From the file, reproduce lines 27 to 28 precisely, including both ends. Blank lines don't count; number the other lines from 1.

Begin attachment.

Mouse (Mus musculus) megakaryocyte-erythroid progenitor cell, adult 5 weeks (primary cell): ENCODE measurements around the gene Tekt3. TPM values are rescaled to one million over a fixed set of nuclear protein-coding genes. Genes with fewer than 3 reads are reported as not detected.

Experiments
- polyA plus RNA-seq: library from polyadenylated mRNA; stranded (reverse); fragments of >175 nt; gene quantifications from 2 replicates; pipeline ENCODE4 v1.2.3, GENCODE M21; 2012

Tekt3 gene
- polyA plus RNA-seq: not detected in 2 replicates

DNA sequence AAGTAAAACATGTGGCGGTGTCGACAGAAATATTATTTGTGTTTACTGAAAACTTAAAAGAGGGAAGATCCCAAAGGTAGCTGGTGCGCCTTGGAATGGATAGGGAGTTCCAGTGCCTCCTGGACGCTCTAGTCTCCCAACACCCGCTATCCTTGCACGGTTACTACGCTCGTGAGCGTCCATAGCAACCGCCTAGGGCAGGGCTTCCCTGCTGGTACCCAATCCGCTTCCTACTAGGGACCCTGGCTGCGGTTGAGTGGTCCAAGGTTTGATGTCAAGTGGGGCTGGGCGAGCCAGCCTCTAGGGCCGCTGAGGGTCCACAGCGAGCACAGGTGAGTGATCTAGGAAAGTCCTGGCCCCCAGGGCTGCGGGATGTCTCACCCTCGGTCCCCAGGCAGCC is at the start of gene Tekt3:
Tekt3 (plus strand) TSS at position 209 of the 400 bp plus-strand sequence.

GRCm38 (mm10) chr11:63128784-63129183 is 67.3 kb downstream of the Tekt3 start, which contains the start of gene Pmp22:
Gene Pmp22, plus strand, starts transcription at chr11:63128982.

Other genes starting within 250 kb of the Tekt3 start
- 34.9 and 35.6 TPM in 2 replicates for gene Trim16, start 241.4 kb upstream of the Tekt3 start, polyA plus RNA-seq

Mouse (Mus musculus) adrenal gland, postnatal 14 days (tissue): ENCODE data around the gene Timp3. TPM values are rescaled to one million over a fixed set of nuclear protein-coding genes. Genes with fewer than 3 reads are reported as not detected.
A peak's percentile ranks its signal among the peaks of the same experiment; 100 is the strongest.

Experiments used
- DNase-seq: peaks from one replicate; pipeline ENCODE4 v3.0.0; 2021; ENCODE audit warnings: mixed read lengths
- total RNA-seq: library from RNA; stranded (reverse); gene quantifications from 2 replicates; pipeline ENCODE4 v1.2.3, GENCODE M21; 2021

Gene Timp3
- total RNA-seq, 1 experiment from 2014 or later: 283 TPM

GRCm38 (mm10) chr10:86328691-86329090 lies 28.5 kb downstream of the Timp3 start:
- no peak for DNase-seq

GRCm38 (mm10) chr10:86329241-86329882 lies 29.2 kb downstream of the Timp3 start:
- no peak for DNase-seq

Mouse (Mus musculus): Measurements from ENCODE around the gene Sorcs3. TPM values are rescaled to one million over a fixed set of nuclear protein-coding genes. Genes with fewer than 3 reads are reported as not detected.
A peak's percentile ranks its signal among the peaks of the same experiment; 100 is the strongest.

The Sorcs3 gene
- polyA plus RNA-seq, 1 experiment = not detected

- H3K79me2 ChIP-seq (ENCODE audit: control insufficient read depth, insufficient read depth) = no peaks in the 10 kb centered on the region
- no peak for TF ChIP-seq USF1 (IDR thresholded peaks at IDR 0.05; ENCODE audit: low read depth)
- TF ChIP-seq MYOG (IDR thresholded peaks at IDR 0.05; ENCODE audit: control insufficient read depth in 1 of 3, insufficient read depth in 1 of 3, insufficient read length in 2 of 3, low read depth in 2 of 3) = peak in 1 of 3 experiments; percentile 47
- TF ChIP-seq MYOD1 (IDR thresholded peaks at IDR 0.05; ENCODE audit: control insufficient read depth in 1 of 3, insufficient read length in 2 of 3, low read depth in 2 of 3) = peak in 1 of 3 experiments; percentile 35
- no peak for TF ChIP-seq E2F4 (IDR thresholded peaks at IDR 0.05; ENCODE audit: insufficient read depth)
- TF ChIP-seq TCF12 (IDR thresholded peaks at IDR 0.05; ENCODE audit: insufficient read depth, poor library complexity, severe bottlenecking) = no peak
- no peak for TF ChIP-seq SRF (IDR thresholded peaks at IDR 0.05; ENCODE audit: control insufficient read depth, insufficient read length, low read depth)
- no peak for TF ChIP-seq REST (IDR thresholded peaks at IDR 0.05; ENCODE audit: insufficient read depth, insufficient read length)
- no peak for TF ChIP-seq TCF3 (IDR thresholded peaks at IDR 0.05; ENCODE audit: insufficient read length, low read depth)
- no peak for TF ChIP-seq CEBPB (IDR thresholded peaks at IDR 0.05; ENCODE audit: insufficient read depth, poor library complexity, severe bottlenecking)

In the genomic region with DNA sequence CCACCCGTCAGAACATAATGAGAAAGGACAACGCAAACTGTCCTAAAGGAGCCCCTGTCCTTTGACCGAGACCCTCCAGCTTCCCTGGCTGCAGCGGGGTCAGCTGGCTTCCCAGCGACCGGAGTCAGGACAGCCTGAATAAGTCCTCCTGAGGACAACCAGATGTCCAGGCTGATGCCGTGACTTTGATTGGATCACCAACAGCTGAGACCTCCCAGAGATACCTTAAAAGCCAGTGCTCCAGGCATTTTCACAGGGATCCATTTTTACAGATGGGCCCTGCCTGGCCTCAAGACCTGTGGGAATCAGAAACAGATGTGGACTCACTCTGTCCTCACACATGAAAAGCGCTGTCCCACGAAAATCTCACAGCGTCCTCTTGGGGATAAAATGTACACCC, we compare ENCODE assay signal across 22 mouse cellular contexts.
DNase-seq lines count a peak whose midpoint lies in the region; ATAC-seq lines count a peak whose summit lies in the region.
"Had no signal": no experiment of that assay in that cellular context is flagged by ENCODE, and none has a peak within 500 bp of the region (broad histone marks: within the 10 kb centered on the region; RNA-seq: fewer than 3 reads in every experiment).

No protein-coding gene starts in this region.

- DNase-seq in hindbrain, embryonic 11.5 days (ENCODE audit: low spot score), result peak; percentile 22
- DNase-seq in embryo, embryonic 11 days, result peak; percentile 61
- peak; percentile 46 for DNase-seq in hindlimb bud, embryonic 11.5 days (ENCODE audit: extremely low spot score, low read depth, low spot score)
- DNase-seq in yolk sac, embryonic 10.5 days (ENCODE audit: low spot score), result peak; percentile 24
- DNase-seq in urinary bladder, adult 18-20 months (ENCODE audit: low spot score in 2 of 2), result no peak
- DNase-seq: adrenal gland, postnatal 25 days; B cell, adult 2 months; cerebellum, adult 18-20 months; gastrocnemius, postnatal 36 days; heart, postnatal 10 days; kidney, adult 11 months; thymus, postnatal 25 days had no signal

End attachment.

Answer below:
- H3K79me2 ChIP-seq (ENCODE audit: control insufficient read depth, insufficient read depth) = no peaks in the 10 kb centered on the region
- no peak for TF ChIP-seq USF1 (IDR thresholded peaks at IDR 0.05; ENCODE audit: low read depth)